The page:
• Teak furniture wears well in the elements, which gives it a weathered patina that many homeowners prize. However, you can maintain its original color by giving it a coat of specialty oil at least once a year. Revive other painted or stained wood furniture with a recommended acrylic paint.
  • Store natural rattan pieces indoors and keep dry. Synthetic wicker furniture is built to remain outdoors.
  • Store tables with tile or mosaic tops indoors.

 3. Install Storm Windows and Doors

When the wind starts to blow, the extra protection from storm windows and doors can increase the energy efficiency of your home by 45%!

  • If your storm windows and doors were prepared properly for storage in the spring, pull them out and install. Look for any damage that may have occurred in storage before hanging them.
  • If your windows are older, consider upgrading to new energy efficient windows, which could qualify you for a tax credit.
  • If you don’t have storm windows, hire a professional to install Low-E film directly to the glass of your windows and door windows.
  • Consider buying a do-it-yourself window insulation kit at your local home center. Plastic applied to windows (or doors) can add extra from drafts and the still air space helps your house hold its heat.

While you’re at it … get crafty with avoiding air drafts that can waste loads of energy with draft snakes. Make this remedy that dates back to the Great Depression yourself, using some scrap material sewed together and filled with sand or kitty litter. Or roll up a bath towel and place it in front of that space between the door and floor, or on top of a windowsill.

Expert Advice

Our expert staff is always on hand to help you plan your next winterizing project. From heaters and air conditioning equipment to pressure washers and everything in-between, if you have any questions about what to choose, pricing or how-tos, don’t hesitate to contact us. Stop by our store — we’re open seven days a week.

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[Part 2] Early Fall To-Do: Plant Mums For a Fresh Fall Flowerbed

Plant Mums For A Fresh Fall FlowerbedThis time of year, avid gardeners are looking for a reason to get outdoors and freshen up their flower beds. And they’re likely doing it using chrysanthemums — or mums for short — late-season bloomers that produce lots of long-lasting flowers in a variety of colors and shapes. Perfect for mass plantings or filling a container, gardeners can play with color schemes of mums that complement existing plantings such as ornamental grasses, beautyberry (Callicarpa), smoke tree (Cotinus), variegated sedum and conifers, while creating instant curb appeal. But first, you need to clean out your flower beds.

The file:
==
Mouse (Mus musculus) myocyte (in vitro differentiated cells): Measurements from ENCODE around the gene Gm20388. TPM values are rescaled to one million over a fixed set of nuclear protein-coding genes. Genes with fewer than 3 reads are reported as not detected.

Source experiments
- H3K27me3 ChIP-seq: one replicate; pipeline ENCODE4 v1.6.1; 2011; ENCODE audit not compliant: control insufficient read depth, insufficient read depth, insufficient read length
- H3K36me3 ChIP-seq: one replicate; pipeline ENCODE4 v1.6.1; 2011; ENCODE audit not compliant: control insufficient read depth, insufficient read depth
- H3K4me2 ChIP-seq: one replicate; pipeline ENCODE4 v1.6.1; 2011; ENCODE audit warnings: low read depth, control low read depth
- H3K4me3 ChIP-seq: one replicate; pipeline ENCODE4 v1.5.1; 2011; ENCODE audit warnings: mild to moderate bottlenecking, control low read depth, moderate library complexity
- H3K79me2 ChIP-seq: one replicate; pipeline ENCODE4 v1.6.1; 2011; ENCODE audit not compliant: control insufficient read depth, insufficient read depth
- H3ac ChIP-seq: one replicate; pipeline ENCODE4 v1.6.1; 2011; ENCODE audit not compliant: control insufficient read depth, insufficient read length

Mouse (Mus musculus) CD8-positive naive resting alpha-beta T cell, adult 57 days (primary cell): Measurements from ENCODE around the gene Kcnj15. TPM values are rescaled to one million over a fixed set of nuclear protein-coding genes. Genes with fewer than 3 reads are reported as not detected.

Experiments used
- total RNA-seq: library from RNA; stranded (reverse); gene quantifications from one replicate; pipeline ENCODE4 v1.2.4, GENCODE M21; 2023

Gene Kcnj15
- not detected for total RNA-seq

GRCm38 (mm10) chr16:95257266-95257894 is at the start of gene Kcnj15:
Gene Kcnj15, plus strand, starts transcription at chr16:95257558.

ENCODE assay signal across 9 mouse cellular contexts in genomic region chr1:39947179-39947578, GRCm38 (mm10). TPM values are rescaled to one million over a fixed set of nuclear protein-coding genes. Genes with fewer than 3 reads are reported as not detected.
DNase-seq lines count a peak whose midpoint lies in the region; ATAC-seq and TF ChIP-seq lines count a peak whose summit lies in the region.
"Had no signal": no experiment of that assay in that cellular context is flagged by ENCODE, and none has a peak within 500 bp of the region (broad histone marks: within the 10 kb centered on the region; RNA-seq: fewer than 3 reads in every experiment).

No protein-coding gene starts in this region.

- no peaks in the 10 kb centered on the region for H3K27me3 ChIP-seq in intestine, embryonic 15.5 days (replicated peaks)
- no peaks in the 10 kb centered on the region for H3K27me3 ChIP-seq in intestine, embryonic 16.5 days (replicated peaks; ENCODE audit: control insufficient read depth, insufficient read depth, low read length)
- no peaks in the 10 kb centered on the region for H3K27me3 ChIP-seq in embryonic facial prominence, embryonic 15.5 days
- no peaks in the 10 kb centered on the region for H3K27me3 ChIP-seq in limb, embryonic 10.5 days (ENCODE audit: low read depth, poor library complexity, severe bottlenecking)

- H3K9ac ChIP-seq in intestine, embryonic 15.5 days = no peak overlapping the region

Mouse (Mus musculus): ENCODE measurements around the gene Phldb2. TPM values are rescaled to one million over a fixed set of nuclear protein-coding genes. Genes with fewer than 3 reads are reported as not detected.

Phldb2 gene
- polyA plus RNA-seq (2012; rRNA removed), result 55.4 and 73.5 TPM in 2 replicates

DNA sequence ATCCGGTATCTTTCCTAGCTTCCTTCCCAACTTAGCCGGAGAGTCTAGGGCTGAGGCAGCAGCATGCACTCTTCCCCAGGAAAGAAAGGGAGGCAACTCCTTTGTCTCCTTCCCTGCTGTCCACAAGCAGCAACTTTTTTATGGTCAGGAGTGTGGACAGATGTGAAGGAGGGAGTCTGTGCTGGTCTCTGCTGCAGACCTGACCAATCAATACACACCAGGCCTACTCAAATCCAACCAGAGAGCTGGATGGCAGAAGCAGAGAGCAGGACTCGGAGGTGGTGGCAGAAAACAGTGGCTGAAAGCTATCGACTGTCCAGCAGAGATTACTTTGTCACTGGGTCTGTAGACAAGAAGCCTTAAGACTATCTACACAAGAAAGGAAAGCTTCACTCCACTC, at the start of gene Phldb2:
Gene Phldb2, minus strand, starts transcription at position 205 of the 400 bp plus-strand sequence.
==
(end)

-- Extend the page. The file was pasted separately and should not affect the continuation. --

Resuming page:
6 Steps for Easy Autumn Clean-up

You’ll need a rake, garden spade, cultivator, hand trowel, bulb planter, organic compost, peat moss or manure, mulch, wildflower seeds (optional), spring-flowering bulbs (optional) and of course, chrysanthemum plants.

Step 1. Remove summer mulch and compost; deadhead flowering plants and pull up any weeds; rake up leaves and debris.

Step 2. Dig up any annuals by the roots, shaking the conditioned soil back into the bed, and compost only the healthy plants.

Step 3. Groom your perennials by splitting or discarding clumped areas, separating tubers, rhizomes and bulbs and add compost.

Step 4. In addition to planting mums for immediate bloom, plant biennial seeds like hollyhock, foxglove, Canterbury bells and violets and bulbs like hyacinths, daffodils, tulips and lilies. Remember to mark the planting area.

Step 5. Trim back foliage on perennials that like to be pruned in the fall. If you find snails and slugs, keep the cuttings out of the compost heap.

Step 6. Add manure, compost or peat moss before planting. Afterwards, mulch the garden with two to three inches of fresh mulch.

Choosing Mums For Outdoor Planting

Both cutting mums and hardy mums are hybrids of the golden-yellow mum originating from China. Both can be planted in a flower bed, for different reasons. Cutting mums are traditionally used by florists because of their large flowers that come in the most variety of shapes and types, including:

  • Decorative: long, tightly overlapping petals that curve up and in toward the flower center or out and down
  • Pompon: smallish, globe-shape petal-packed flowers
  • Single or Daisy: single row of long petals around a center disk
  • Anemone: one or more rows of single flat petals topped with tiny florets of a darker color